“Our team continues to grow stronger and gain momentum as we aggressively push to provide this important capability for the Army,” Don Kotchman, GDLS vice president and general manager of U.S. operations, said in a Feb. 16 statement.
“I see tremendous synergies as we seek to leverage core capabilities in integrated vehicles, power and propulsion and mobility and autonomy to support the OMFV program,” Steve duMont, GM Defense president, also said in the statement, adding that he looks forward to combining talents in advanced technologies, digital design expertise and manufacturing scale.
“Aligned with the Army’s phased philosophy for the OMFV competition, General Dynamics Land Systems has implemented digital engineering processes, artificial intelligence and modular open electronic architecture into its concept for the program,” the statement added.
There are five companies competing to design the replacement for the Bradley Infantry Fighting Vehicle, including GDLS. The other four are Point Blank Enterprises, Oshkosh Defense, BAE Systems and American Rheinmetall Vehicles.
The teams already completed initial concept reviews with the service, which are now informing simulation activity and requirements refinement.
The Army laid out nine broad characteristics, rather than a laundry list of requirements, when it solicited proposals for the first phase of the competition.
Two years ago, the Army, in its first attempt to hold a competition to replace the Bradley, received just one physical bid sample — from GDLS — by the October 2019 deadline. Instead of moving forward with one bidder, the service canceled the competition and took a step back, producing a new plan meant to generate robust competition over a more reasonable timeline. That plan laid out a five-phase effort.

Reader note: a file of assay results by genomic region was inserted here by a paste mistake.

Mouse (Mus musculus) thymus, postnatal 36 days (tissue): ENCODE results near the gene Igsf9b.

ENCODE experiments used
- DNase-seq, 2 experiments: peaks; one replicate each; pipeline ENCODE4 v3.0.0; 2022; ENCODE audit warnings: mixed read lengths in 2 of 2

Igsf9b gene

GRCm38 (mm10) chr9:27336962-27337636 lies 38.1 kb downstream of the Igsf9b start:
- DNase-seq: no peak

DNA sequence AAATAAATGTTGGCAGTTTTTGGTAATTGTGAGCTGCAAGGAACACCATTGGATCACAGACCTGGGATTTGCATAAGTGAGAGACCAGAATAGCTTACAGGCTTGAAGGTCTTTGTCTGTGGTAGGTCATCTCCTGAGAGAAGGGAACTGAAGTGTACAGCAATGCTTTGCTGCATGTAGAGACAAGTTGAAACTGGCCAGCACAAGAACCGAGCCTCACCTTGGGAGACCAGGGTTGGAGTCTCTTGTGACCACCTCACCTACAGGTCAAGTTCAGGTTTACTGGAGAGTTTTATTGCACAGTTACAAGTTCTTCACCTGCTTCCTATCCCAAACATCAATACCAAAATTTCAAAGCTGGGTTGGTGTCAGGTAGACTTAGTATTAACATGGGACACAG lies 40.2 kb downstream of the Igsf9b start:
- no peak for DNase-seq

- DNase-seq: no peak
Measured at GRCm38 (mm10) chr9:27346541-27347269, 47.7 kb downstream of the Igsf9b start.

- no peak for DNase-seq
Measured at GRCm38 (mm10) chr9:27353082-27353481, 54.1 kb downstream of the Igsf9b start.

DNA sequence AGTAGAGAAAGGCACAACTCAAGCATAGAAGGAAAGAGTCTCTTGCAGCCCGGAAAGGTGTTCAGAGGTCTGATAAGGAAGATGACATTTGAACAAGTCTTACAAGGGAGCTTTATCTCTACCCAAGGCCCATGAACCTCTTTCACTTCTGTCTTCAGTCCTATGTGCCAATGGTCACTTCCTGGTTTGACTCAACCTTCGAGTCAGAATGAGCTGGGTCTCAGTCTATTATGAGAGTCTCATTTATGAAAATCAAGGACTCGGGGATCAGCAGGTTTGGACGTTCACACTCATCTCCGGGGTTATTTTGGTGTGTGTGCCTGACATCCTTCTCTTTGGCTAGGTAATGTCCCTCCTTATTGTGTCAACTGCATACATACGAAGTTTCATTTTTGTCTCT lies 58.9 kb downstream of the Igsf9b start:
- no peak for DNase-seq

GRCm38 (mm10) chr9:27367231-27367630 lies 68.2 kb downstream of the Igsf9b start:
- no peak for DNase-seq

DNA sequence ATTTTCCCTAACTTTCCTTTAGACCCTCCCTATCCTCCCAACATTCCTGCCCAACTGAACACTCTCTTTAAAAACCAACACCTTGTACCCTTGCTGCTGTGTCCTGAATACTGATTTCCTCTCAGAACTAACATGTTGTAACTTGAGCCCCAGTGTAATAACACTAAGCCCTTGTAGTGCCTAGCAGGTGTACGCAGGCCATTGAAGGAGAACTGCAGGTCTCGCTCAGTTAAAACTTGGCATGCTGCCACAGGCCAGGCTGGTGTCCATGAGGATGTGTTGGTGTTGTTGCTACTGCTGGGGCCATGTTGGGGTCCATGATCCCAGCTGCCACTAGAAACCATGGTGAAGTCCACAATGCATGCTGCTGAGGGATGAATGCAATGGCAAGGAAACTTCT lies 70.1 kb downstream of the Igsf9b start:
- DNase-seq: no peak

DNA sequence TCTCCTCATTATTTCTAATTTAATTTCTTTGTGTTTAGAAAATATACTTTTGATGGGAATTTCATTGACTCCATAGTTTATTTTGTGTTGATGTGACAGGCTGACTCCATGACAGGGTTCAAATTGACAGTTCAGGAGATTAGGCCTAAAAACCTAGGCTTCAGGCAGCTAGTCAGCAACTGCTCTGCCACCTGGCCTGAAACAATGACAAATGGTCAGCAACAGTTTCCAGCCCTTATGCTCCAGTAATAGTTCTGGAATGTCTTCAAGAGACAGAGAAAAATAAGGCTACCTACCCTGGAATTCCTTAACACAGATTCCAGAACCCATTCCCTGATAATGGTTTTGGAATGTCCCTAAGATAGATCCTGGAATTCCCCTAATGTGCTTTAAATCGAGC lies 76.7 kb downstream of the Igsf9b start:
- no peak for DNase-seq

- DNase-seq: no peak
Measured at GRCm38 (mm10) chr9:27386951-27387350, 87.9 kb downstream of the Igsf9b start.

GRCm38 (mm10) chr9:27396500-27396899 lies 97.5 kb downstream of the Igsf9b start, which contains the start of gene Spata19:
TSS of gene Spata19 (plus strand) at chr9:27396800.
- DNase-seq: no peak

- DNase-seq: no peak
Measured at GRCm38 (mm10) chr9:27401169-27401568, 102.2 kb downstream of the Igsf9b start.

The first phase, now in full swing, is for an initial design. That will be followed by a full and open competition for a detailed design phase that will take place over fiscal 2023 and fiscal 2024. Awards for up to three contractors are expected in the second quarter of FY23.
The prototyping phase will begin in FY25, and the Army is expected to select in the fourth quarter of FY27 one company to build low-rate production vehicles. Full-rate production is expected to begin in FY30.
When asked about partnerships in the fall of 2021, Kotchman told Defense News that the company didn’t want to get locked into too many partnerships because “you begin to artificially narrow the realm of your trade possibilities to support the Army’s requirement development for its performance spec.”
So far, GM joins AeroVironment, Applied Intuition and General Dynamics Mission Systems as a major partner on the GDLS OMFV team.
GM Defense won its first major contract with the U.S. Army in 2020 to deliver the new Infantry Squad Vehicle. The platform is based off of the Chevy Colorado. The company delivered the first ISV to the service 120 days after winning the contract.
Most competitors haven’t yet finalized a vehicle design because the Army hasn’t called for that level of detail, but is instead asking how the competitors would approach developing that design.
“One of the neat elements of this initial phase of the program is that the Army isn’t asking us for the answer,” Kotchman told Defense News last spring. “The Army is asking us how are we going to approach developing the answer.”
Jen Judson is an award-winning journalist covering land warfare for Defense News. She has also worked for Politico and Inside Defense. She holds a Master of Science degree in journalism from Boston University and a Bachelor of Arts degree from Kenyon College.